A QUARTER of Irish people feel they don't have anyone to share their troubles with according to new research for the Samaritans helpline.
A survey commissioned by the charity found that almost one in three people feel overwhelmed by their problems and more than 40pc don't want to burden others with our problems.*
One in five people feel too embarrassed to open up abouit thier problems while 12pc don't want to feel weak.
The top five problems included relationship issues, a big life event, income problems, family arguments and physical health.
One young woman who uses the Samaritans' service has spoken of how she feels it saved her life.
Rita Bourke was living in Australia a few years ago when her mental health began to break down.
One day, when she was experiencing "very severe suicidal thoughts" she telephoned The Samaritans and agreed with a volunteer's advice that an ambulance be sent to bring her to hospital.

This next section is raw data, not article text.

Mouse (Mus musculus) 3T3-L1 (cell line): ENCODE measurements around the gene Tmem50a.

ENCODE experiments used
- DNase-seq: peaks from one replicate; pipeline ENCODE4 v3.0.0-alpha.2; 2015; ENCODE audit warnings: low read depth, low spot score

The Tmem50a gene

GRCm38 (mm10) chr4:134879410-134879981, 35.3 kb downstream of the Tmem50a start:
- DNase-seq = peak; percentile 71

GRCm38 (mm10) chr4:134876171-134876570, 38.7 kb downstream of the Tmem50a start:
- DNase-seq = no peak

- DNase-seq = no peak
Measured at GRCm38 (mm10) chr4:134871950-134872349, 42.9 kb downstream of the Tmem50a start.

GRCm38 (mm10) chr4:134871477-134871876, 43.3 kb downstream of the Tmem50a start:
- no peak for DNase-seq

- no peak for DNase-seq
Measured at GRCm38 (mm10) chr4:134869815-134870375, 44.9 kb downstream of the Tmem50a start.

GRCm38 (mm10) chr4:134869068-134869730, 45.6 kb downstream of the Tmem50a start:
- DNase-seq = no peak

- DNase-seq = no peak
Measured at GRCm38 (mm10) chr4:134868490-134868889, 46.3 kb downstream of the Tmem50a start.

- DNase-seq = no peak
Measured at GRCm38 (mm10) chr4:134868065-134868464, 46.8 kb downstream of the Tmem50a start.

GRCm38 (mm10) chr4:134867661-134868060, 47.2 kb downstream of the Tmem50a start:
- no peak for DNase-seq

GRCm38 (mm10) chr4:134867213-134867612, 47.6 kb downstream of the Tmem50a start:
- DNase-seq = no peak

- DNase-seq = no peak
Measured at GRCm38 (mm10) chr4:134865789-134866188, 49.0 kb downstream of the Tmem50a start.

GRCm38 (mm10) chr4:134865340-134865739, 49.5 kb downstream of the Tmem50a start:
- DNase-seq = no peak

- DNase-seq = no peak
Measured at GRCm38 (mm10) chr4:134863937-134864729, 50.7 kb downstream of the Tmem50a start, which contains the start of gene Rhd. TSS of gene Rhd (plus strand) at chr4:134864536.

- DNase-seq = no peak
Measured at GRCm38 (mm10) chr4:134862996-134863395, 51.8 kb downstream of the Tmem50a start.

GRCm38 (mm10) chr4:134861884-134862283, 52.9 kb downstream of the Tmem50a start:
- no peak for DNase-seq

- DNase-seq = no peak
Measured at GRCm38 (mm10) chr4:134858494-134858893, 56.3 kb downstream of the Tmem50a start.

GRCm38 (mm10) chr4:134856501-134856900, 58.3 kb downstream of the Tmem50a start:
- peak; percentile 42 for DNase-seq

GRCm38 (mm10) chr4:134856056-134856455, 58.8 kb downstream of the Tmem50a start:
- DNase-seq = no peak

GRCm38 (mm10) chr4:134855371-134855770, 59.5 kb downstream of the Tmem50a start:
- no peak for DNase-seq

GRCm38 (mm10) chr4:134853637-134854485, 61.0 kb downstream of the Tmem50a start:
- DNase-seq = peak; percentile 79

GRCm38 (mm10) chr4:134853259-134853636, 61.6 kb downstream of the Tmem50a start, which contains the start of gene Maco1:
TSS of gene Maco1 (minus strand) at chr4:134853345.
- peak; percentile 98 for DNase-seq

"If I had not rang the Samaritans in Sydney that day, I wouldn't be here now," said Ms Bourke (31) at her home in Clonmel.
"Over the years, I've called The Samaritans a number of times when having problems with relationships, with work, or with friends.
"People shouldn't be ashamed to seek help. They can talk to The Samaritans no matter how trivial they might feel their problems might be viewed. They are non-judgemental. I've also used their texting service," she added.
The survey of more than 300 people coincided with the launch of Samaritans' awareness raising #TalkToUs campaign.
The Samaritans can be reached by calling 116 123, emailing email@example.com, or visiting www.samaritans.ie.*